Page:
Again it is all very nineteenth century, with organised labour struggling to break a duopoly of basically conservative parties and individual personalities with the quaint concerns of sectional interests. The UK moved on from this long ago. But Sinn Fein is the one example of a party more progressive in Ireland than its UK equivalent.

Sinn Fein claims to be descended from both the original party of that name founded in 1905 and the forces which fought in the civil war and became Fianna Fail. However in practice it was long regarded as the political wing of the IRA, the Republican terrorist organisation in Northern Ireland responsible for many atrocities on the UK mainland.

Sinn Fein in Northern Ireland has fought hard to distance itself from this connection, with varying degrees of success, as its leaders do not always convince even moderate opponents that they are men of peace. But although it took longer for Sinn Fein to establish itself as a political force in the Republic, where it remains the only party with a presence on both sides of the border, it has managed to rid itself of its paramilitary past much more effectively.

Sinn Fein is the party of the young and working class who feel they have been excluded by an economic and political system which is irrelevant to them. In previous years, power has alternated between the traditional parties because one or the other has let the electorate down. Sinn Fein’s rise takes that process one-step further – it represents the failure of the Irish political system itself to offer anything to a significant portion of the population.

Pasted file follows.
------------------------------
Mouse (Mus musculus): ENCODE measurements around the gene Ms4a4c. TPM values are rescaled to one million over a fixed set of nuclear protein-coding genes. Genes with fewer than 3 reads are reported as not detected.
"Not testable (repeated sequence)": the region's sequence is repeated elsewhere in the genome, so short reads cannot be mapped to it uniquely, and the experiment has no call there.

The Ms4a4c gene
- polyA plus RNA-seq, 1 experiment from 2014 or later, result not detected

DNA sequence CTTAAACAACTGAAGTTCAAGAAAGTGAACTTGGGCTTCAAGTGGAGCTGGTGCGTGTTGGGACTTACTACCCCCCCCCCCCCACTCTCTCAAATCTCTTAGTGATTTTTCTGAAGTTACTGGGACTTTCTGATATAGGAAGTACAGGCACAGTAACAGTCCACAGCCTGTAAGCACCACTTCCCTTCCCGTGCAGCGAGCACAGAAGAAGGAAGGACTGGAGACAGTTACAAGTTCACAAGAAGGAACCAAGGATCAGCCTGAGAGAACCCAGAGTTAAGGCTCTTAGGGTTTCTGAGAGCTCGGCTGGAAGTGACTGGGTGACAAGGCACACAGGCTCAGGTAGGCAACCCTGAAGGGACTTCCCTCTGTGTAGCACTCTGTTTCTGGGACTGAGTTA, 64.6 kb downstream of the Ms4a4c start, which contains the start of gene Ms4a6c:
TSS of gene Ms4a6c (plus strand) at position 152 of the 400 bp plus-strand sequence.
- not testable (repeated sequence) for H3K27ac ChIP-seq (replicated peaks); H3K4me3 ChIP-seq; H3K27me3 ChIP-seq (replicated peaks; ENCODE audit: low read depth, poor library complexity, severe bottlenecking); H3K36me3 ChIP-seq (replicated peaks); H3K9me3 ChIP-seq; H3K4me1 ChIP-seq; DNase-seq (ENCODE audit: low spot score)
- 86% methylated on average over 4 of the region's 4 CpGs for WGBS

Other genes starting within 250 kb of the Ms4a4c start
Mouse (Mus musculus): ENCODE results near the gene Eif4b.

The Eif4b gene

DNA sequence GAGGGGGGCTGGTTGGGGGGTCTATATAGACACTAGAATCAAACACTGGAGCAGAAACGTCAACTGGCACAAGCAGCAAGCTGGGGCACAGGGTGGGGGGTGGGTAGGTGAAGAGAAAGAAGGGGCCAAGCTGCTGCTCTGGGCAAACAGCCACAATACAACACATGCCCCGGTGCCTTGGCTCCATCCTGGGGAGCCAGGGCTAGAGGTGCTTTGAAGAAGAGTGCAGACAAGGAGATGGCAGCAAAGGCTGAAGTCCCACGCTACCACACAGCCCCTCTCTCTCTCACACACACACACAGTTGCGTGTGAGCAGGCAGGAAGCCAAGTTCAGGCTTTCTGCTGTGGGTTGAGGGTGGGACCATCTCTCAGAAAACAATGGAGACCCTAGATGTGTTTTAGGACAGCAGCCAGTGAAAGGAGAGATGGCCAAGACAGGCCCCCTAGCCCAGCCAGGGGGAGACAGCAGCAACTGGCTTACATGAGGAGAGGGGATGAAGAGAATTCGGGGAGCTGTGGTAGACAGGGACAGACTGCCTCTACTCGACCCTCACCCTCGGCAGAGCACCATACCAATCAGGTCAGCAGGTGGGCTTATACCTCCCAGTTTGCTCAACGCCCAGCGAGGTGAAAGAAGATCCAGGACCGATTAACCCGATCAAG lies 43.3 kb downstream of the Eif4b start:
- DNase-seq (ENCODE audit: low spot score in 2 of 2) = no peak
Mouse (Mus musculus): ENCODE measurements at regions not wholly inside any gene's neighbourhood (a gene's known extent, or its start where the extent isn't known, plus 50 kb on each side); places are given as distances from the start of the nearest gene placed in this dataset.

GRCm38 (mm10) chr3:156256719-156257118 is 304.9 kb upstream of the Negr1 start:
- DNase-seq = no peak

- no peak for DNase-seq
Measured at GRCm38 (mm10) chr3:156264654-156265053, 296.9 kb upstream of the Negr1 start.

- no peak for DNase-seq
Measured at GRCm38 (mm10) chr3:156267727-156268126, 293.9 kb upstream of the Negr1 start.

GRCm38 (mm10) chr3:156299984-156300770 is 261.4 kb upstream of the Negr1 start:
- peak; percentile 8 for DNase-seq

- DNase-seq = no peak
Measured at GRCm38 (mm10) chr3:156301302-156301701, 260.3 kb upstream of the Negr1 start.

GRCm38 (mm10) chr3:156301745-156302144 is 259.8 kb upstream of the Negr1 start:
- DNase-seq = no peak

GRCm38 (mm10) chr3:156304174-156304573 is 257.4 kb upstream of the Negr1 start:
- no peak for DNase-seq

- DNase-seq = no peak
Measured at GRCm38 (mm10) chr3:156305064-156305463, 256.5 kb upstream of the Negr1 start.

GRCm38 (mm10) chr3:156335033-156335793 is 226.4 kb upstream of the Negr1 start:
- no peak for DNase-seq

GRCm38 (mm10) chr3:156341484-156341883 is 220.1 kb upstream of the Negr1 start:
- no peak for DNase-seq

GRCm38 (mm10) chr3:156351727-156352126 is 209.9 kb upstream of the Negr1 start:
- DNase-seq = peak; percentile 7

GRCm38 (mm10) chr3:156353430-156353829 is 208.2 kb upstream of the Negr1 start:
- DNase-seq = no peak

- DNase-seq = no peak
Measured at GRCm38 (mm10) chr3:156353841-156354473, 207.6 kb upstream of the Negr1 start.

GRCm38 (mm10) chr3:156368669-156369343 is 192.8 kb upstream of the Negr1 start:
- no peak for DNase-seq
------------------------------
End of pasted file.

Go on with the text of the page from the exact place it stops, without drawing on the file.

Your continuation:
In this respect, Sinn Fein is another of the populist parties which have risen throughout Europe. But most countries have seen this before. Ireland’s traditional parties never thought that if nationalism cured poverty those left behind would abandon it, but this is what has finally happened in a country always so desperate to live in the past.

Into their own wilderness

Both the old parties have said they will not work with Sinn Fein. Fianna Fail might be persuaded to rethink that position, but as the press circling the wagons indicates, both it and Fine Gael face a credibility problem it will not be easy to solve.

The Irish have voted for change, in greater numbers than ever before. If Fianna Fail and Fine Gael make some sort of agreement between themselves, which is pretty much what happened after the last election, this will be a “coalition of losers”. Rather than being South American Liberals and Conservatives, who were also usually the product of civil wars, they will be closer to the frightened men who presided over the last days of East European Communism, unable to grasp that the people no longer believed their ideology was superior, or worth the pain.